According to a new study, sugary eating habits are linked to an increased chance of breast cancer.
The findings were published in the online issue of Cancer Research.
Researchers gave groups of mice four different diets and found that at 6 months old, rodents eating the largest amount of sucrose were more susceptible to cancerous lumps on their mammary glands.
The group of mice on a sucrose-enriched diet ate about 37 teaspoons of sugary substances. This is an amount comparable to the typical American diet. Sucrose is a popular ingredient found in sugary cereals and soda that can also be listed as high fructose corn syrup.
Between 58 – 60% of mice on sucrose-enriched diets developed the tumors. Conversely, less than 13 of the mice on starch-controlled diets had breast cancer.
Additionally, the mice on a sucrose-rich diet were at an increased risk of cancer spreading to their lungs in comparison to the mice on a starch-control diet.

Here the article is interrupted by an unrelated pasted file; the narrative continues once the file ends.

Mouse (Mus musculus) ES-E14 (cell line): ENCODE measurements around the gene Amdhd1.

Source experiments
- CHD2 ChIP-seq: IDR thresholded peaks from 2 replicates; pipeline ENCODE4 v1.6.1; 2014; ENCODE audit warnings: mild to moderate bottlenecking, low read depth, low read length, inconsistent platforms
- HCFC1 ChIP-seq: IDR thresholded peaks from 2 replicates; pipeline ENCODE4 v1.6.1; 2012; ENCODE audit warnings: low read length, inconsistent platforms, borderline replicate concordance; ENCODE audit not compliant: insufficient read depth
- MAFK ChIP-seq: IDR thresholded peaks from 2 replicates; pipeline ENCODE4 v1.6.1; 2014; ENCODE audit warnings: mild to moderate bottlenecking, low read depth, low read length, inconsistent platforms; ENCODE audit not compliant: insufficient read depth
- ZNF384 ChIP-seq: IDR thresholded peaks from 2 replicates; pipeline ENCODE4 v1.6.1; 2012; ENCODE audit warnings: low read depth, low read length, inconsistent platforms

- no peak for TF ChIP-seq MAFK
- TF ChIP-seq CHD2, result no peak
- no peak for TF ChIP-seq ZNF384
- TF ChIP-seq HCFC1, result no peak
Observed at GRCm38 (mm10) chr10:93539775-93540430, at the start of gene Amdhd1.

These results are due in part to increase expression of 12-LOX and a related fatty aide called 12-HETE.
Previous research has drawn a link between higher sugar intake and breast cancer development. Some studies suggested inflammation as a source, but the current study looked at the role of sugar in mammary gland tumor development.
Researchers believe that the mechanism by which dietary sucrose or fructose affects breast tumor growth and metastasis warrants further investigation.
Identifying risk factors for breast cancer is a public health priority.
Researchers assert that moderate sugar consumption is critical. The per capita consumption of sugar in the United States is more than 100 pounds of sugar per year. Increased consumption of sugar-sweetened beverages is a significant contributor to the worldwide epidemics of obesity, heart disease and cancer.
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